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Behaviour in Schools – Ensuring Progress

I was looking at Evidence Based Teaching factors in a previous article when it struck me how important behaviour is as a factor in all of this.

The studies showed that poor behaviour can cost around 1 to 2 grades on average in a class which means that you will never get a progress 8 score above zero for your school unless you tackle it at all levels.

I found some interesting ideas (clearly many recycled but not currently implemented in many schools) in the EEF Improving Behaviour in School report (2019).

Usually schools will mainly focus on the positive factors behind Hattie’s 2009 research. However, I have chosen to quote the bottom part of his table of factors effecting pupil progress. 

A value of -0.5 is worth -1 grade and -2 is 2 grades below where they could be at.

So if you cannot crack the behaviour monster and put that one to bed you are never going to end up with a positive progress 8 score no matter how many fancy interventions and tracking models that you employ.

Hattie, J. (2009), Visible Learning. Routledge

Rank

Strategy

Students studied

Ave Effect Size

80

OPEN V TRADITIONAL

3426

– 0.01

In primaries, working on own projects as opposed to whole–class learning.

81

SUMMER HOLIDAYS

1923

– 0.06

82

RETENTION

3626

– 0.17

Keeping students back and re–doing a whole year again.

83

TRANSFER OF SCHOOL

354

– 0.26

84

DISRUPTIVE STUDENTS

1511

– 0.78

 

EEF – “6 Strand Approach”

The EEF have picked out 6 clear strands on how to manage behaviour in schools which are very simple and clear to work on;

All the ideas are worked out from research and guidance from all the leading figures in education.

The report gives lots of helpful tips for all educators which I think anyone leading on behaviour or classroom teachers needs to have a good read of and apply.

1 Know and understand your pupils and their influences

The key to all human interaction is understanding the person, the individual and their own driving forces;

  • Pupil behaviour has multiple influences, some of which teachers can manage directly
  • Understanding a pupil’s context will inform effective responses to misbehaviour
  • Every pupil should have a supportive relationship with a member of school staff

 

2 Teach learning behaviours alongside managing misbehaviour

Humans and adolescents in particular tend to be habitual forming, crowd led and disruptive when not directed;

  • Teaching learning behaviours will reduce the need to manage misbehaviour
  • Teachers can provide the conditions for learning behaviours to develop by ensuring pupils can access the curriculum, engage with lesson content and participate in their learning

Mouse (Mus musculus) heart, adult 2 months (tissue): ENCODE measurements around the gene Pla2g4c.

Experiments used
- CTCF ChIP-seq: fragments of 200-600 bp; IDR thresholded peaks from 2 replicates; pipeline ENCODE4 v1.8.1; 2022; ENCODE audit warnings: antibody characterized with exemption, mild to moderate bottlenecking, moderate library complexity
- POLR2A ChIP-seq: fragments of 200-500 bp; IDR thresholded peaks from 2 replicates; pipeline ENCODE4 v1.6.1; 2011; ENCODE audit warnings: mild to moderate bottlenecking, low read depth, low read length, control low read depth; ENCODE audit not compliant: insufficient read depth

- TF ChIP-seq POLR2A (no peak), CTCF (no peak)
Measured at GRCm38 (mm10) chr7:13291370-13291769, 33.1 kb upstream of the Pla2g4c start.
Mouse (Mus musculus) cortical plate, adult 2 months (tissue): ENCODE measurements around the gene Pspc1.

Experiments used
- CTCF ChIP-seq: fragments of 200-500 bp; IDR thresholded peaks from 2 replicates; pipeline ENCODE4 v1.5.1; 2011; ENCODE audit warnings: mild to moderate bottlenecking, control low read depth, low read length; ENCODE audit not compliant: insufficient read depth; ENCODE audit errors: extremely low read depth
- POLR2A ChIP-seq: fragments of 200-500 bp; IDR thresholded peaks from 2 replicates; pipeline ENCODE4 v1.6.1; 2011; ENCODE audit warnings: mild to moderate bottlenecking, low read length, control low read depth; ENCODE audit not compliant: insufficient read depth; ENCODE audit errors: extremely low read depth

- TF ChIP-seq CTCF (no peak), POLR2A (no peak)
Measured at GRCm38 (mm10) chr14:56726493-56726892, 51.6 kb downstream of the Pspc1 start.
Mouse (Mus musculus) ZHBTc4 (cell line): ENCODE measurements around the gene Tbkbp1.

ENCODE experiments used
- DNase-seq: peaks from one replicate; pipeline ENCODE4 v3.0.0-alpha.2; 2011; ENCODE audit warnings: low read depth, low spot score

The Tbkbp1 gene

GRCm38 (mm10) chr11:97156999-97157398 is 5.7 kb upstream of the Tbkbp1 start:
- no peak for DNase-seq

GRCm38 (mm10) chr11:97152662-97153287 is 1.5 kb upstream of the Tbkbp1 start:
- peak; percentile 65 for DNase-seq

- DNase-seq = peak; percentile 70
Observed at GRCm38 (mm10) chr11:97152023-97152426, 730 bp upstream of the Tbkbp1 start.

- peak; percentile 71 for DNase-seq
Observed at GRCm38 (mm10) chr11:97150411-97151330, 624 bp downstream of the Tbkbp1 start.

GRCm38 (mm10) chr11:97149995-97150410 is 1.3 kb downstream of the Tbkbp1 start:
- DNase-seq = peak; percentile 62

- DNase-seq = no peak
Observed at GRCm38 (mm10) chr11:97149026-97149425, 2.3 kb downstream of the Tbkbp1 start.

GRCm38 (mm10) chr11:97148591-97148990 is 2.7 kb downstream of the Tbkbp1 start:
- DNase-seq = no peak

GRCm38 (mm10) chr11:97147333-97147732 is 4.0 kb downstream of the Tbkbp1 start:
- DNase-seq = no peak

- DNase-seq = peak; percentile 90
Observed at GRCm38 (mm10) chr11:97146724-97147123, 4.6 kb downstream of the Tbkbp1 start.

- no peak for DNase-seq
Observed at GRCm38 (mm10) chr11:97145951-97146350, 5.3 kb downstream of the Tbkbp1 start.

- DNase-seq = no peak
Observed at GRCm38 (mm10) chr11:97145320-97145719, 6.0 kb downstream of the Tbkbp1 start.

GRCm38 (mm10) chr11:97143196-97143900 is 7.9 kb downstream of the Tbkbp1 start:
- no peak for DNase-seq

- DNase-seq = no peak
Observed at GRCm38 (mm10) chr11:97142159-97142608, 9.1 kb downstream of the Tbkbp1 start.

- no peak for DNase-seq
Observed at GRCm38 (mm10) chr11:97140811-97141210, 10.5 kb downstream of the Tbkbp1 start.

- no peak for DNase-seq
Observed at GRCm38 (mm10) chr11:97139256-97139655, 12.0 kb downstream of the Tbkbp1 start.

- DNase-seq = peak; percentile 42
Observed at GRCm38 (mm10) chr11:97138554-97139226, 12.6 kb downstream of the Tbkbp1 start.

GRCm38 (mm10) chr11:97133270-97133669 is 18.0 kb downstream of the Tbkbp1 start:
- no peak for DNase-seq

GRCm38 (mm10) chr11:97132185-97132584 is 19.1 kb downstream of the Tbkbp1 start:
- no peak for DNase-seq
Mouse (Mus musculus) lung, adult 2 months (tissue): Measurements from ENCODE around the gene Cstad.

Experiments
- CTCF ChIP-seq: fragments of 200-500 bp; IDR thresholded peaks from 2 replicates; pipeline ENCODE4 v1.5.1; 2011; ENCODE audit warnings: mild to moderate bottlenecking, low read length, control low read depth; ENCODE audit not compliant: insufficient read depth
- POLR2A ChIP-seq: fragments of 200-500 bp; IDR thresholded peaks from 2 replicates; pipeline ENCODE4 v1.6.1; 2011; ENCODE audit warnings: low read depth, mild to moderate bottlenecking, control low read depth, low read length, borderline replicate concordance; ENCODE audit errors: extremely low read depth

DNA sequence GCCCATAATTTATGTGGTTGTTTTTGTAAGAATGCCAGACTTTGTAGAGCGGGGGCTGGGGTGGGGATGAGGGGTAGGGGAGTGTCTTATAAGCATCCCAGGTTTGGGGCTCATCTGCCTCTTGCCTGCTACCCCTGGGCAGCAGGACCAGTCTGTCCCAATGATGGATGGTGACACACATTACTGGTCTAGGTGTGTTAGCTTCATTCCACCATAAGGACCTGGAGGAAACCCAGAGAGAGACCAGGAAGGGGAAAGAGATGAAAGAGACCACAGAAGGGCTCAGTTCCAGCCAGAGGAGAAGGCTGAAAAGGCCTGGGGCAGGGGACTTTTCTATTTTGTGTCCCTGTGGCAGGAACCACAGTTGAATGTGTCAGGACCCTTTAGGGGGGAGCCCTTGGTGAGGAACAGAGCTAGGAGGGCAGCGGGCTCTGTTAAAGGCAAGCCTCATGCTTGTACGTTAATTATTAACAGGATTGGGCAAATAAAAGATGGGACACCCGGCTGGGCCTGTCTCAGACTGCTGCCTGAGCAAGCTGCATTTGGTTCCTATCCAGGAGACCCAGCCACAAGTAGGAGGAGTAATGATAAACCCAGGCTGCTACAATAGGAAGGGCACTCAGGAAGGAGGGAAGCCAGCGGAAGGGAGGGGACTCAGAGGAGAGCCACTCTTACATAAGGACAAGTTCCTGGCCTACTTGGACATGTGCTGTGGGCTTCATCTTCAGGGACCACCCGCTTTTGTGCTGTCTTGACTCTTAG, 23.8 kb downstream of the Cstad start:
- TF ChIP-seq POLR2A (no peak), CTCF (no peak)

• Teachers should encourage pupils to be self-reflective of their own behaviours

 

3 Use classroom management strategies to support good classroom behaviour

Positive control by the adult in the room is a bedrock of any behaviour system. It simply has to be there, every lesson, everyday and be very instantly visible;

  • Effective classroom management can reduce challenging behaviour, pupil disengagement, bullying and aggression
  • Improving classroom management usually involves intensive training with teachers reflecting on their classroom management, trying a new approach and reviewing their progress over time
  • Reward systems based on pupils gaining rewards can be effective when part of a broader classroom management strategy

 

4 Use simple approaches as part of your regular routine

It is often not a “magic” bullet that is fired and that sorts the problem but little improvements and tweaks to everything you do build up to a cumulative effect;

  • Some strategies that don’t require complex pedagogical changes have been shown to be promising later on
  • Breakfast clubs, use of specific behaviour-related praise and working with parents can all support good behaviour
  • School leaders should ensure the school behaviour policy is clear and consistently applied

 

5 Use targeted approaches to meet the needs of individuals in your school

Don’t get trapped by your own system. Just like the Criminal Justice System we invent a system which deals with the “majority” of people. A school can tweak things on the boundaries without bringing down the entire system. Be brave and flex where required;

  • Universal behaviour systems are unlikely to meet the needs of all your students
  • For pupils with more challenging behaviour, the approach should be adapted to individual needs
  • Teachers should be trained in specific strategies if supporting pupils with high behaviour needs

 

6 Consistency is Key

Where most system fall down is when SLT undermines the classroom teachers due to expediency, lack of care or a lack of will to see the project through. Whole school change can often be painful and difficult. In particular with some built in issues in certain areas;

  • Consistency and coherence at a whole-school level are paramount
  • Whole-school changes usually take longer to embed than individually tailored or single-classroom approaches
  • However, behaviour programmes are more likely to have an impact on attainment outcomes if implemented at a whole-school level

Resources

Behaviour in Schools 2021 (Staff INSET Power Point)

EEF_Improving_behaviour_in_schools_Report ( Report with huge detail and ideas for schools)

Education Endowment Foundation (Super Organisation for research)

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